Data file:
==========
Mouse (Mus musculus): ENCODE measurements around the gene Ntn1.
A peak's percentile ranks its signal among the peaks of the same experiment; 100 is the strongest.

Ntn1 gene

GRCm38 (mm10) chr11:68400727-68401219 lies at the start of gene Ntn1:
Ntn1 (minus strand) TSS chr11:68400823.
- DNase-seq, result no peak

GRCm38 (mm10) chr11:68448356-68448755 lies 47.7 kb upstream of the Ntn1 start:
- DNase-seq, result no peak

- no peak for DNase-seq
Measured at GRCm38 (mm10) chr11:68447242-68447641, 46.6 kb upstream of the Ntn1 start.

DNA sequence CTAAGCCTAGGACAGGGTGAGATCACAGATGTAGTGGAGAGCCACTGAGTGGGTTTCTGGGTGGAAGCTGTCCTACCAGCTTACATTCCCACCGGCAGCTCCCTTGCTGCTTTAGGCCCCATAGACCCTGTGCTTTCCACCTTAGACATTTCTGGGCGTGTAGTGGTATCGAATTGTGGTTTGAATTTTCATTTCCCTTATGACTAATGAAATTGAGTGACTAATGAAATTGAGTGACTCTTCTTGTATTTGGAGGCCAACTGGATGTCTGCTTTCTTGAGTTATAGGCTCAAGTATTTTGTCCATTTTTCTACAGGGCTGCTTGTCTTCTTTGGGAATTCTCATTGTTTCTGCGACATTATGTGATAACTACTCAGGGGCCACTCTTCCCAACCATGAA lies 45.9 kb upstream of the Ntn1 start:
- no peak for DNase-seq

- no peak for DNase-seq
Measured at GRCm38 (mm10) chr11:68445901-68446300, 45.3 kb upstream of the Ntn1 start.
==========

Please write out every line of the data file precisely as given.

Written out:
Mouse (Mus musculus): ENCODE measurements around the gene Ntn1.
A peak's percentile ranks its signal among the peaks of the same experiment; 100 is the strongest.

Ntn1 gene

GRCm38 (mm10) chr11:68400727-68401219 lies at the start of gene Ntn1:
Ntn1 (minus strand) TSS chr11:68400823.
- DNase-seq, result no peak

GRCm38 (mm10) chr11:68448356-68448755 lies 47.7 kb upstream of the Ntn1 start:
- DNase-seq, result no peak

- no peak for DNase-seq
Measured at GRCm38 (mm10) chr11:68447242-68447641, 46.6 kb upstream of the Ntn1 start.

DNA sequence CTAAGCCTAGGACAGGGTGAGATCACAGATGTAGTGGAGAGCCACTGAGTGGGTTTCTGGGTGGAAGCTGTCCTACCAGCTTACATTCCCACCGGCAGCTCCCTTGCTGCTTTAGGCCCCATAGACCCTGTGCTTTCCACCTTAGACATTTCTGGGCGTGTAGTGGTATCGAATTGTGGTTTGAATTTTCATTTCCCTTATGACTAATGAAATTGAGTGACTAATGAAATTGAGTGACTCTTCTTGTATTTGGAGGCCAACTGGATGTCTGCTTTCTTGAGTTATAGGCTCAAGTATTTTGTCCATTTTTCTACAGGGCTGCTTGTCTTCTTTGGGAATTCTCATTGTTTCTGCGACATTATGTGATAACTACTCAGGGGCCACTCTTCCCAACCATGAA lies 45.9 kb upstream of the Ntn1 start:
- no peak for DNase-seq

- no peak for DNase-seq
Measured at GRCm38 (mm10) chr11:68445901-68446300, 45.3 kb upstream of the Ntn1 start.